- Shanxi Coal International Energy Group is making a big investment in solar manufacturing.
- What happens to solar panels when they stop working?
- Denmark works with Vietnam to develop an efficient energy plan.
- Arcadia Power is committed to making clean energy work for the planet and your bank account — all without changing your utility company. Sign up to receive your $20 Amazon Gift Card.
China’s coal and solar
The Chinese state-owned company Shanxi Coal International Energy Group is making a big investment in solar manufacturing. Shanxi will lead a joint venture to build a 3-gigawatt solar manufacturing plant for 3.19 billion yuan ($461 million). The project will grow to 10 gigawatts.
Shanxi Coal will own an 88.5% stake in the venture, Shanxi Coal International Photovoltaic Power Technology. It says it’s made this move into solar to “help with the province’s energy transition and meet the need for state firms to get behind strategic emerging industries,” according to Bloomberg Green.
Ironically, China leads the world in the production of both coal and solar — it’s the largest producer and buyer of solar panels. But it refuses to give up coal because of energy demand and employment. China’s industrial sector is by far the largest consumer of coal.
Solar panels: What’s the afterlife?
Grist recently asked the pertinent question: Where do solar panels go when they die?
By 2050, the International Renewable Energy Agency projects that up to 78 million metric tons of solar panels will have reached the end of their life, and that the world will be generating about 6 million metric tons of new solar e-waste annually.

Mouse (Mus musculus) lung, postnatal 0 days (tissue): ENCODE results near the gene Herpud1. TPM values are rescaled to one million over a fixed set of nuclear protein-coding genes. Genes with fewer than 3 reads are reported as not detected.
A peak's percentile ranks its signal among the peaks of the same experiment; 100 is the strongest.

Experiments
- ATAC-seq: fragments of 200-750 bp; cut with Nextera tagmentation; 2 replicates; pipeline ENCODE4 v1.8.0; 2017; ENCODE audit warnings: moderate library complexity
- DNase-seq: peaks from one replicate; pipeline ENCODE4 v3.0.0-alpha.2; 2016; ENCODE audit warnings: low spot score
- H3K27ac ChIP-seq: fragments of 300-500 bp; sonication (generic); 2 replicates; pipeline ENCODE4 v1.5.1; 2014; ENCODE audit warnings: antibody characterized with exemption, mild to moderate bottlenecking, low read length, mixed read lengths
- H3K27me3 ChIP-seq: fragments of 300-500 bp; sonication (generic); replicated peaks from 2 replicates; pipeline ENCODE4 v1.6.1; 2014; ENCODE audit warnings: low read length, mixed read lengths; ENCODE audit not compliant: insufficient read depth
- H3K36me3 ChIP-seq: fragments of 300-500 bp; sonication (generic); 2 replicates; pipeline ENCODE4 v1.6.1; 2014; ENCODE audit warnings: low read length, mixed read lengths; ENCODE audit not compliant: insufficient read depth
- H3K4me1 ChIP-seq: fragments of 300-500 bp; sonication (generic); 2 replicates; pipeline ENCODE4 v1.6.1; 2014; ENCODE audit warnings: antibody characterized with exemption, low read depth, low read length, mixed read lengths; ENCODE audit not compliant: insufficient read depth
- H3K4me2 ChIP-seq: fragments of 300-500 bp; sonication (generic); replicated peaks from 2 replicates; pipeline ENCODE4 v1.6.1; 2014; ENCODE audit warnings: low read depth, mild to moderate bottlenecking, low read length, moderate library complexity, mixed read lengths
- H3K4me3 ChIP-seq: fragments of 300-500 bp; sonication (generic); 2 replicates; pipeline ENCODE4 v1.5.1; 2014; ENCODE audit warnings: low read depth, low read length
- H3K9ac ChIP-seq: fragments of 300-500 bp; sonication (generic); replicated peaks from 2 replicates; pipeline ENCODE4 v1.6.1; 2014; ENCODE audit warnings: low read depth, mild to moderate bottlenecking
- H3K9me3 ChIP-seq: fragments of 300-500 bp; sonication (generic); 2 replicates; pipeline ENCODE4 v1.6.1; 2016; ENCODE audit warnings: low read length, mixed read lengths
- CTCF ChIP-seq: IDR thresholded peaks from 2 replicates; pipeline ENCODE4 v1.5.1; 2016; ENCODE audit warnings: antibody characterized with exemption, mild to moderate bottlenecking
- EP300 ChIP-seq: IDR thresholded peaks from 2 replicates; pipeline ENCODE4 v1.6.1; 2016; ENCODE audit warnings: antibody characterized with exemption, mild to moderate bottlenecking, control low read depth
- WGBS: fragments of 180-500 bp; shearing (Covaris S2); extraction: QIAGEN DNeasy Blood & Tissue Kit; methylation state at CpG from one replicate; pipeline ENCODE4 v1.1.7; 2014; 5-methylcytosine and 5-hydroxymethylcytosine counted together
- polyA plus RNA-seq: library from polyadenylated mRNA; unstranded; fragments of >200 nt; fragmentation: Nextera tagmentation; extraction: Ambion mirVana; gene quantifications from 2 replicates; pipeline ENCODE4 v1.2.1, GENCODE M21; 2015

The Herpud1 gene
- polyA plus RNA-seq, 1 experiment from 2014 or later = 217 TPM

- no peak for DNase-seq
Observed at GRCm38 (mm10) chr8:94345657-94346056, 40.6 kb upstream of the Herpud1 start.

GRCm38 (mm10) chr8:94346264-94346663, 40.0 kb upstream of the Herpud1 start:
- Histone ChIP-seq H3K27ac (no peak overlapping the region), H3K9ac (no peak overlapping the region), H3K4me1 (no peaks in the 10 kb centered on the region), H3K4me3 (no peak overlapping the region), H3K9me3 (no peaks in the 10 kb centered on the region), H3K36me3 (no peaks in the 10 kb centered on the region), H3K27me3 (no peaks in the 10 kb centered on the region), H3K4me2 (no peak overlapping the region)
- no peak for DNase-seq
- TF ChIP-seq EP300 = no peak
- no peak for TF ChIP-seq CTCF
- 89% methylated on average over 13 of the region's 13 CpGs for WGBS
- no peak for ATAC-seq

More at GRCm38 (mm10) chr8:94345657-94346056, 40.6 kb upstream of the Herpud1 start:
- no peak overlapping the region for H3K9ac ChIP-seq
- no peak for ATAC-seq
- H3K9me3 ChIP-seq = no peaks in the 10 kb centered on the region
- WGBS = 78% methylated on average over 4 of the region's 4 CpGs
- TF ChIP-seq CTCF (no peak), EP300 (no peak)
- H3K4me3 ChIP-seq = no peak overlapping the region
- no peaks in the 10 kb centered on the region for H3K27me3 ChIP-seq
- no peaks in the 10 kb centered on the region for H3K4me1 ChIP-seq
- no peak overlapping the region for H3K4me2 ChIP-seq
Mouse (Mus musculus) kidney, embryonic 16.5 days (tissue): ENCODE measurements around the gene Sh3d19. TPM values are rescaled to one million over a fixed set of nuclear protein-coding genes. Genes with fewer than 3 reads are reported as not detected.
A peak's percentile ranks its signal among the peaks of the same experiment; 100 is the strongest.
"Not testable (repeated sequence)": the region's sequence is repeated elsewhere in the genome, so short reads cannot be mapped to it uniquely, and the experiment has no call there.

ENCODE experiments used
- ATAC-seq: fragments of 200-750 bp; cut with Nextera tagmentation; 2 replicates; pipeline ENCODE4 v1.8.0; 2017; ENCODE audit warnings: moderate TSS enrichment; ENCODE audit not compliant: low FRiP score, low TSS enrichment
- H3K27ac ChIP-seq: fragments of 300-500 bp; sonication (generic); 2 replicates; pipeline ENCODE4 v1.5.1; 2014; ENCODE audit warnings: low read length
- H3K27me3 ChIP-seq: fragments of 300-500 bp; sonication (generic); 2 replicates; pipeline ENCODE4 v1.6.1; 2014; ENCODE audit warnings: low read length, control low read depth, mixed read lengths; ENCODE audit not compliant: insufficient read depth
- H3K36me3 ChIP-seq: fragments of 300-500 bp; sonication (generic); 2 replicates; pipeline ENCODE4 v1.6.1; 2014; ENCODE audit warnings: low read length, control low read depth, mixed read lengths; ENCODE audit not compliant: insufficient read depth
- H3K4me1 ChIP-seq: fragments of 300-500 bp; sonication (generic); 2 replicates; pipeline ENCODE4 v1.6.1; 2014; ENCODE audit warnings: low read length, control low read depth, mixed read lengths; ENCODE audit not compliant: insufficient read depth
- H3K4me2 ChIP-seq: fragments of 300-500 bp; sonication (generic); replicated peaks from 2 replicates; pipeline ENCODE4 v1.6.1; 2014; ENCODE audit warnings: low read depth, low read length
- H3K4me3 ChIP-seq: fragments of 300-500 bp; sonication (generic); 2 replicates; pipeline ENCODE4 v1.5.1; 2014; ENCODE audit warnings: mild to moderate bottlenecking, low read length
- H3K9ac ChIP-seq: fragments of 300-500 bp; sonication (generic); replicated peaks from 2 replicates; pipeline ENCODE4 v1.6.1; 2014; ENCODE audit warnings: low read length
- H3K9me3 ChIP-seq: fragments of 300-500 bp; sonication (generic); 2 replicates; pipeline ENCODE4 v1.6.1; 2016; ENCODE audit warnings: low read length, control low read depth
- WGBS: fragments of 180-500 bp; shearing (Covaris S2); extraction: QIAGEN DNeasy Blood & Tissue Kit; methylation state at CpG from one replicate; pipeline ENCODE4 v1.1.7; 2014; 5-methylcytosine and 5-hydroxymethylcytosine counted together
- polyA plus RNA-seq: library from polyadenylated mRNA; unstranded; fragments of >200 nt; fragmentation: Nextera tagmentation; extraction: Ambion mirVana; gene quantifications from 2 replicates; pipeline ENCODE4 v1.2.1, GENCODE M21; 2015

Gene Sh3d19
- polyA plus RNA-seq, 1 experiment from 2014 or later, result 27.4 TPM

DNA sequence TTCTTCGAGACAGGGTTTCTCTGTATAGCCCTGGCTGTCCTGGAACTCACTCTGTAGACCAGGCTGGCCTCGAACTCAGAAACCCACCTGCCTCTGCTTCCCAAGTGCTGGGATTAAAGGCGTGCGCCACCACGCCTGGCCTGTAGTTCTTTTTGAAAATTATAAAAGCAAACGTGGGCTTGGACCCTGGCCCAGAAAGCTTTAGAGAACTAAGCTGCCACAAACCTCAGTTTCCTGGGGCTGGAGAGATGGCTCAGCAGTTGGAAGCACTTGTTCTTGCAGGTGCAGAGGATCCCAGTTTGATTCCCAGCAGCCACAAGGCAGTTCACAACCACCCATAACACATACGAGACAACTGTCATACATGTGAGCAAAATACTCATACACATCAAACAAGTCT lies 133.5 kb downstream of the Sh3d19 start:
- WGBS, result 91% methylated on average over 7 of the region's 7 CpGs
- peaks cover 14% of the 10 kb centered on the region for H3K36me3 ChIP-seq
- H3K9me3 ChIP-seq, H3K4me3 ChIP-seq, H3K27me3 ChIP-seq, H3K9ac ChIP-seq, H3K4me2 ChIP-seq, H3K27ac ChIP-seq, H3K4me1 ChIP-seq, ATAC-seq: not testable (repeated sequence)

So clearly we need a plan, and silver and silicon need to be recovered from the panels, because they’re valuable. Plus, the panels have lead in them, so it would be a terrible thing if they ended up in landfills.
Currently, here’s the situation globally: In the EU, producers are required to ensure their solar panels are recycled properly. In Japan, India, and Australia, they’re coming up with a recycling plan. And in the US, with the exception of a state law in Washington, there’s no plan. Nothing.
So how is this problem solved? Grist writes:
For the solar recycling industry to grow sustainably, it will ultimately need supportive policies and regulations. The EU model of having producers finance the takeback and recycling of solar panels might be a good one for the US to emulate. But before that’s going to happen, US lawmakers need to recognize that the problem exists and is only getting bigger.
Vietnamese energy efficiency, Danish style
Vietnam’s Ministry of Industry and Trade, with the help of the Danish Energy Partnership Program, has issued guidelines for the planning of efficient energy use from 2020 to 2025 at the city and provincial level.
According to Scandasia.com, the guidelines “aim to help Vietnam’s 63 cities and provinces record energy use and develop local action plans for the economical and efficient consumption of energy.
“Danish experts have recommended that Vietnam reduce coal consumption, increase the use of energy-efficient generation, and support large-scale energy-saving investment projects.”
In 2013, the Vietnamese and Danish Governments signed long-term cooperation agreements on energy. In 2017, the countries published their first Vietnam Energy Outlook Report.
Vietnam made a big push for expanding solar in 2019. The country went from 10 MW of operational solar PV to 4 GW in a year.
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